34. Joseph was cast into prison. "And Joseph's master took him, and put him into the prison, a place where the king's prisoners were bound; and he was there in the prison" (Gen. 39:20). "Taking the garment that Joseph had left behind him in his flight, she used it as a proof of his guilt, and first to the servants, and then to her husband. She made out a case against the Hebrew slave. The way she spoke of her husband to the servants (verse 14) shows the true character of the woman, and perhaps also the terms of her married life; while the fact that Potiphar only placed Joseph in prison instead of commanding him to be put to death is another indication of the state of affairs. For appearance' sake Potiphar must take some action, but the precise action taken tells its own tale. He evidently did not credit her story" (Dr. G. Thomas).

Just as Joseph, though completely innocent, was unrighteously cast into prison, so our Lord was unjustly sentenced to death by one who owned repeatedly, "I find no fault in Him." And how striking is the parallel between the acts of Potiphar and Pilate. It is evident that Potiphar did not believe the accusation which his wife brought against Joseph—had he really done so, as has been pointed out, he would have ordered his Hebrew slave put to death. But to save appearances he had Joseph cast into prison. Now mark the close parallel in Pilate. He, too, it is evident, did not believe in the guilt of our Lord or why have been so reluctant to give his consent for Him to be crucified? He, too, knew the character of those who accused the Savior. But, for the sake of appearances—as an officer of the Roman Empire, against the One who was charged with being a rebel against Caesar, for political expediency—he passed sentence.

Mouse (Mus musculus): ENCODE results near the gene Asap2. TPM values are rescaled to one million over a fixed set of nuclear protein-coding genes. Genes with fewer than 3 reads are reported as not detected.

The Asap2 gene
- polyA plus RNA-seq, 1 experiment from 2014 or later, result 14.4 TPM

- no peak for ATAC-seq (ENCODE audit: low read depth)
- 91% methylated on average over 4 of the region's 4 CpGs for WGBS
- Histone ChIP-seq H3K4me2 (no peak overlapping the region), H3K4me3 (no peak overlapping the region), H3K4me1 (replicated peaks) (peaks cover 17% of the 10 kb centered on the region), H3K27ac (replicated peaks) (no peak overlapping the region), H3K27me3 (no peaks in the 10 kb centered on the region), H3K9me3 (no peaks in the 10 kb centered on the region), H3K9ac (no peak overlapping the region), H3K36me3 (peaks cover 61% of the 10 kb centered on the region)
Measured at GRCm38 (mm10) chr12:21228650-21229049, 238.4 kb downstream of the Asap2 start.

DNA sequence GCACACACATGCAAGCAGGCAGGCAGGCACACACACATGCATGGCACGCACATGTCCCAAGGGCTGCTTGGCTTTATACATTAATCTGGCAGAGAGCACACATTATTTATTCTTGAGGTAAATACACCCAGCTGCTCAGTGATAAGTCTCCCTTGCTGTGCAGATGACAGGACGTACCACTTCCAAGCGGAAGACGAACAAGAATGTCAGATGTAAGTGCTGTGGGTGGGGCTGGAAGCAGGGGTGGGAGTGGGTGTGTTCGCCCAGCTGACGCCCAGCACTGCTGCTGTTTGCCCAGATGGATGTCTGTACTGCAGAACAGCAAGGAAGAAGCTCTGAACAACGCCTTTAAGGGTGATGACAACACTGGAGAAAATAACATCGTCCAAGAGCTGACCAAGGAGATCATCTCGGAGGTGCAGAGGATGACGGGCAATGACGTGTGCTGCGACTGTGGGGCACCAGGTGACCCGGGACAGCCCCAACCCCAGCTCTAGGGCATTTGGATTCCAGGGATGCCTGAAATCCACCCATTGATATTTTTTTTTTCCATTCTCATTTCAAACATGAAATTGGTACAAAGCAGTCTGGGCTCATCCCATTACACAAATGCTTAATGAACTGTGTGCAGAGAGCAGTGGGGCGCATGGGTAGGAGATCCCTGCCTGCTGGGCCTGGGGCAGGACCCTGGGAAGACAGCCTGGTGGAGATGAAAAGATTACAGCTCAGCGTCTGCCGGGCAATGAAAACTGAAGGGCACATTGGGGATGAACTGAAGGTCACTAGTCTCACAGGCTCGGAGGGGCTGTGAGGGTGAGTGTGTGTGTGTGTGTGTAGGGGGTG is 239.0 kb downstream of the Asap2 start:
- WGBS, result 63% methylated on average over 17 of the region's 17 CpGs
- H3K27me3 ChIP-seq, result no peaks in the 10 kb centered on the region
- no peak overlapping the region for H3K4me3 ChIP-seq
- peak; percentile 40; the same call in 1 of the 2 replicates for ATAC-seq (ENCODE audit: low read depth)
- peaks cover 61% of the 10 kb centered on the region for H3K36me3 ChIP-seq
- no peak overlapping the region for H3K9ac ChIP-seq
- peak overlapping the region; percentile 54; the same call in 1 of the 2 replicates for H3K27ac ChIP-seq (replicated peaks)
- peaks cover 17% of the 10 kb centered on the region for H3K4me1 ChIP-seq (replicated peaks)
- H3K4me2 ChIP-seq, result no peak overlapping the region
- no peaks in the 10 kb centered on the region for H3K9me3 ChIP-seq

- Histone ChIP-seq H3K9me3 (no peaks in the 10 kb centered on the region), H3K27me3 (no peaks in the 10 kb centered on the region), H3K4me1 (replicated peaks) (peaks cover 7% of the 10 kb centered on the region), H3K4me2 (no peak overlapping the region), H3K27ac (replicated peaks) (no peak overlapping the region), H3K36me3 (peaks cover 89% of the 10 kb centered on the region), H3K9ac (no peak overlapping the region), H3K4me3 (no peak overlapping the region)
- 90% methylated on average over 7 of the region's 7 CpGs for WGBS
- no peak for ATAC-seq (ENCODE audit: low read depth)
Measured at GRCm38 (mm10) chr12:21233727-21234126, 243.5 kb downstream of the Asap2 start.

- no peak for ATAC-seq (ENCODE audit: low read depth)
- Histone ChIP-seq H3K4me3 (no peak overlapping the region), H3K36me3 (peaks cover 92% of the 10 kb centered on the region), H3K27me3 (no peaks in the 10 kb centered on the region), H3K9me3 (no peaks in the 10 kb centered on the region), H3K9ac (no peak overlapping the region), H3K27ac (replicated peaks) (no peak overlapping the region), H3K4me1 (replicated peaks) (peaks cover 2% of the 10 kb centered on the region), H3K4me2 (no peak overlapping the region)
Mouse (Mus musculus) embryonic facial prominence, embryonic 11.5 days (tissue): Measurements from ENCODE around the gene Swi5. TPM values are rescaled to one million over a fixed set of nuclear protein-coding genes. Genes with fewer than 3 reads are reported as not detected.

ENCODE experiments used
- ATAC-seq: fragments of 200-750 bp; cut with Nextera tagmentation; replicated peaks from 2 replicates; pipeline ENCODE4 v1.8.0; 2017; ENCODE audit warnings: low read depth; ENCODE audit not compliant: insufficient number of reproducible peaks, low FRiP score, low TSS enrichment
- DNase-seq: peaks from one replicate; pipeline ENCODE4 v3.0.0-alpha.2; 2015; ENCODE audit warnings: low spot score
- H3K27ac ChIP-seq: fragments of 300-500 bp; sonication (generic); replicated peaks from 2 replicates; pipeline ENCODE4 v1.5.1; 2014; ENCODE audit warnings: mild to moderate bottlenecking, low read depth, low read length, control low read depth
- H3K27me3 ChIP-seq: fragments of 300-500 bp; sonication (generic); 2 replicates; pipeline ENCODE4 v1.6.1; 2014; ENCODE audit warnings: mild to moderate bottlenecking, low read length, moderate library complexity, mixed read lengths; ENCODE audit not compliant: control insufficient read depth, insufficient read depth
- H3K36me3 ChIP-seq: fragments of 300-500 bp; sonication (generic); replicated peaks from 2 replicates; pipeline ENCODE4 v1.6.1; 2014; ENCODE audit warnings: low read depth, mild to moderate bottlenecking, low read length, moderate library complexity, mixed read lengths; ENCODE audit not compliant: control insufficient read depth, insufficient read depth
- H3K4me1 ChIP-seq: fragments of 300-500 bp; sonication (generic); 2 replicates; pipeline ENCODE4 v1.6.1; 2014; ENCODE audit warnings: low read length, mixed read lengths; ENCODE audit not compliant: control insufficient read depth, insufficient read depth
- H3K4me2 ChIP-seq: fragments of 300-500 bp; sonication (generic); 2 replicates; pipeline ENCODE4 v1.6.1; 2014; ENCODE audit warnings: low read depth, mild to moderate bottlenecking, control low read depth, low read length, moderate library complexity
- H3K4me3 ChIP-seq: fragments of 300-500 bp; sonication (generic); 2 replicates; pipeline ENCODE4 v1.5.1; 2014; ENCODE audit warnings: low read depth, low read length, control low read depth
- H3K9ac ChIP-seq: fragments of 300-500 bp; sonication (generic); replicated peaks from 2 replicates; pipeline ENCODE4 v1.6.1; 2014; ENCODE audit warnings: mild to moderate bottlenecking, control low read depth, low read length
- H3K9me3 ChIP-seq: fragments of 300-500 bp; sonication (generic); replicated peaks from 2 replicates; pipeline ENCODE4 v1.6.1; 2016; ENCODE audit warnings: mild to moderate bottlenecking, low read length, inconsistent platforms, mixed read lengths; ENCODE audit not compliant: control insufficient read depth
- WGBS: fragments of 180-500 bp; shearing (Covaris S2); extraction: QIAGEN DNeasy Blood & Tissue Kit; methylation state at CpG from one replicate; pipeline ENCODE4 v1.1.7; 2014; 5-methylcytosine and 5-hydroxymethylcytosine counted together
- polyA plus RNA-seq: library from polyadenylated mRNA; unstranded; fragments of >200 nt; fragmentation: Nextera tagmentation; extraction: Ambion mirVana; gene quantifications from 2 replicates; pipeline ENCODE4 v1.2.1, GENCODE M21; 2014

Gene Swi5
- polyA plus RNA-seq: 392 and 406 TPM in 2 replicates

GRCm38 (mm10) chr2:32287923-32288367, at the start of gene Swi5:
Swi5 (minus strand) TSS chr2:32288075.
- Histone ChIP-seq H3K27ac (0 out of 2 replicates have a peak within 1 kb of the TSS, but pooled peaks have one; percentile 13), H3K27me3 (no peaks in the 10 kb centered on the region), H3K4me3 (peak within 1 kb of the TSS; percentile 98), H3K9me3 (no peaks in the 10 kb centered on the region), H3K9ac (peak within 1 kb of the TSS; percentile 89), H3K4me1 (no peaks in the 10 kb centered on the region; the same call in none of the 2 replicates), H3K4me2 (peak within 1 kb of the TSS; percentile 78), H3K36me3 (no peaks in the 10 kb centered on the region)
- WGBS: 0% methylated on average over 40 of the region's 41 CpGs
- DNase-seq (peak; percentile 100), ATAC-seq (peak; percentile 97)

35. Joseph thus suffered at the hands of the Gentiles. Not only was Joseph envied and hated by his own brethren, and sold by them into the hands of the Gentiles, but he was also treated unfairly by the Gentiles too, and unjustly cast into prison. So it was with his Antitype, "The kings of the earth stood up, and the rulers were gathered together against the Lord, and against His Christ. For of a truth against thy holy child Jesus, whom Thou hast anointed, both Herod and Pontius Pilate. with the Gentiles, and the people of Israel were gathered together" (Acts 4:26, 27).